How can you protect yourself?
Name your product, service or concept. Then trademark it. Someone can steal the product idea but they can’t steal the name.
Copyright, trademark and patent the idea itself if you can. You are completely defenseless if you don’t. (But be aware that many fashion “ideas” are not easily defined in ways that can be trademarked – that’s why a trademarked name is important). Many questions of ownership and rights are determined by the date a trademark was filed.
Copyright is often determined by usage: if you’re using it, it’s yours.
By owning a patent, you are protected.
These solutions are all great but be aware that to go after someone for infringement can be expensive and often large companies are well aware of the financial advantage they have over you when “borrowing” ideas. So above all, speak with an attorney so you know exactly where you stand in this area.
AND MARKET. MARKET BIG. MARKET FAST. Get your name out there…
eventually all ideas are picked up by others, so being first and loud is your best defense.
Sandra Holtzman teaches CEO 035: Licensing.
Hey Fashion Designers!
I know you have tons of fabric that don’t make the cut at the end of your seasons or semesters and that you have fabric that’s been laying around for ages because you “one day want to use it” or you had a “great idea for a project” a year ago. Let’s face it, it’s just taking up space in your little apt.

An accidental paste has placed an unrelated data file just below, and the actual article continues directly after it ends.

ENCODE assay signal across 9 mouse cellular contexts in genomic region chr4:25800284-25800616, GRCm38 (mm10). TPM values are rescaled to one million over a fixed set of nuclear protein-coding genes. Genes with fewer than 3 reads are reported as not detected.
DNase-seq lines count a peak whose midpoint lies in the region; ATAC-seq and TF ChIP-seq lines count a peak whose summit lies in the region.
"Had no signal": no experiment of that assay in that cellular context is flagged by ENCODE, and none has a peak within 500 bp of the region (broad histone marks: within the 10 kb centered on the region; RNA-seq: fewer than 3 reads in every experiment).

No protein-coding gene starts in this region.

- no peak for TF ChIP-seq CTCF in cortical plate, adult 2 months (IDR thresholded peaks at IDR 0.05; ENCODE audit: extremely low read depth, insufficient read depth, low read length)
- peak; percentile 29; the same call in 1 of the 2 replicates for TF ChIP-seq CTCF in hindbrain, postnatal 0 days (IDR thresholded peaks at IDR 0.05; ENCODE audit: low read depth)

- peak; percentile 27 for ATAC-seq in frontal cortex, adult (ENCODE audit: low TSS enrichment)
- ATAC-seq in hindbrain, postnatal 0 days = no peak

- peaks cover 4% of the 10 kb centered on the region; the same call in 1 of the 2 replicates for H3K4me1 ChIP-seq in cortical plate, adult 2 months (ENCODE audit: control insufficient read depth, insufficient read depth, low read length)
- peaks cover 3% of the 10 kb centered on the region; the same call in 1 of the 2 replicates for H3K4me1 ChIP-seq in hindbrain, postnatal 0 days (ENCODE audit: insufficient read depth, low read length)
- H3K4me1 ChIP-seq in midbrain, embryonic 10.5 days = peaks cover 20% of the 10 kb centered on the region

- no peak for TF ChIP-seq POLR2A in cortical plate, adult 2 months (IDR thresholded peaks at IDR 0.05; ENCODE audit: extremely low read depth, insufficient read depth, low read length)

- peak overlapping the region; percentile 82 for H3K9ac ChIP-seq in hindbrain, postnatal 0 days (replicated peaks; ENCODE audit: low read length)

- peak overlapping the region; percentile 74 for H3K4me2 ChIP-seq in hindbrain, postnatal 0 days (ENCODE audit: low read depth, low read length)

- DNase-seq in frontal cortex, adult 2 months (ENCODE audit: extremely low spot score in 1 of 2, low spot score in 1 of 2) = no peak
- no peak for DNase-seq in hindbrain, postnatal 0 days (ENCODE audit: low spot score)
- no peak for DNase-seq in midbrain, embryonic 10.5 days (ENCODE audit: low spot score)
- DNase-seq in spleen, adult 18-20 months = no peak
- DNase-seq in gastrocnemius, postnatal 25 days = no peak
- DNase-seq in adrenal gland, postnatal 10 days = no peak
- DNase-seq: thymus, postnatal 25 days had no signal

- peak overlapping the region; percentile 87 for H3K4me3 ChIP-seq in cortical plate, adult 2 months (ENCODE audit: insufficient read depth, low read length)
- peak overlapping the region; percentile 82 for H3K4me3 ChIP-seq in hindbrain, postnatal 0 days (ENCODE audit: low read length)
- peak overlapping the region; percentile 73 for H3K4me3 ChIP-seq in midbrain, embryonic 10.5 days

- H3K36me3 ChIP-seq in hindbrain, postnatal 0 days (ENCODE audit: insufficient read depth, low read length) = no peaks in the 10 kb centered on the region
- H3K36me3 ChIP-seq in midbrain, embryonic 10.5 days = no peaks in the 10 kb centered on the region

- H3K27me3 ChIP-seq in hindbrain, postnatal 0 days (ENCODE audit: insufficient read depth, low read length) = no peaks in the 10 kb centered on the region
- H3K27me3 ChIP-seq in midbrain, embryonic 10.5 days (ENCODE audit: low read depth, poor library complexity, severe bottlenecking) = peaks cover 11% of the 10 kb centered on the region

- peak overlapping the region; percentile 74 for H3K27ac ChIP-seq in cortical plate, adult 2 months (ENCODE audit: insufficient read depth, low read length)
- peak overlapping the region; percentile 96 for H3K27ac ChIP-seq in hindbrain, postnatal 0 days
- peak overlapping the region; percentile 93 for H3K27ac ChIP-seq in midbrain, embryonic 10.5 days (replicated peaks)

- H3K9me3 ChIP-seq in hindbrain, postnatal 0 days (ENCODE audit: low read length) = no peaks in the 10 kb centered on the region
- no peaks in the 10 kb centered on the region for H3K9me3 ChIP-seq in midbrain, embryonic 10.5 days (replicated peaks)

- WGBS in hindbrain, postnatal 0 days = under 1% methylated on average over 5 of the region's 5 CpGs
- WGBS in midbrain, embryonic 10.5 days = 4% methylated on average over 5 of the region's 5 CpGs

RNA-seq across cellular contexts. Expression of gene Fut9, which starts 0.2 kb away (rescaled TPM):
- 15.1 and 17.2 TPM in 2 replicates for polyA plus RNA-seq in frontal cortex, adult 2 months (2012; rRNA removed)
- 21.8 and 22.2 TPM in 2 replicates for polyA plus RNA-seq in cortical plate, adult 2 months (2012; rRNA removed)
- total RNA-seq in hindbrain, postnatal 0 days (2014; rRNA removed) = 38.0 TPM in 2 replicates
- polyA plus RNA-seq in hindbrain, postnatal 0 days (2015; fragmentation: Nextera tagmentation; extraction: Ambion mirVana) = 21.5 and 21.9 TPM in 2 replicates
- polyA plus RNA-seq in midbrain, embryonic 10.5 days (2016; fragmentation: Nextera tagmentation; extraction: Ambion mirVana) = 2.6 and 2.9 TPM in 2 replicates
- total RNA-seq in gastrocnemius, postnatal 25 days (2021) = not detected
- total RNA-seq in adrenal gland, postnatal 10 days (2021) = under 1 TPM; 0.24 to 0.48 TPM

The solution? MATERIALS FOR THE ARTS! This amazing reuse center takes designers unused fabrics and trims (and pretty much all types of art supplies) and donates them to schools and non-profits that don’t otherwise have access or funding to these much needed materials.
So next time you are doing some spring cleaning head over to the MFTA and support local schools and non-profits!
MATERIALS FOR THE ARTS
33-00 Northern Boulevard, 3rd Floor
Long Island City, N.Y. 11101
Dinna Soliman teaches CTB 012 Microsoft Excel 2: Fashion Design, CTD 131 Creating Complete Tech Packs in Illustrator, and various TOT: Fashion Design classes.
The role of the store manager has gotten much more complex,professional, analytical and difficult. No longer is affinity for the product the prime job requirement but instead, affinity for the customer.
Carl Barbato, V.P. of Retail for David Yurman recently spoke at an FIT class and said, ”We can and do train people about the product, and the procedures, etc. What we look for in our staff is people who like people, like to work with people and like to help people. That is the most important characteristic.”
The customer is in control and the battle for who wins the customer is depends on the skill and talent of the store manager.
Robert Salerno teaches SXR 005 Intro to Today’s Multi-Channel Retailing and SXR 035 Real World Retailing: Operations and Management.